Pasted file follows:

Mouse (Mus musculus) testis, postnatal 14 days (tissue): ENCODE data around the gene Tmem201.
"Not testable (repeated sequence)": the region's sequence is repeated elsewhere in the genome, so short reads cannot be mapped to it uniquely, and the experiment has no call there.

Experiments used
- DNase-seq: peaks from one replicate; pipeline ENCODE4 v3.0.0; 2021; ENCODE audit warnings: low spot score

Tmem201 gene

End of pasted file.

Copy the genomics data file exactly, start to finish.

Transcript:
Mouse (Mus musculus) testis, postnatal 14 days (tissue): ENCODE data around the gene Tmem201.
"Not testable (repeated sequence)": the region's sequence is repeated elsewhere in the genome, so short reads cannot be mapped to it uniquely, and the experiment has no call there.

Experiments used
- DNase-seq: peaks from one replicate; pipeline ENCODE4 v3.0.0; 2021; ENCODE audit warnings: low spot score

Tmem201 gene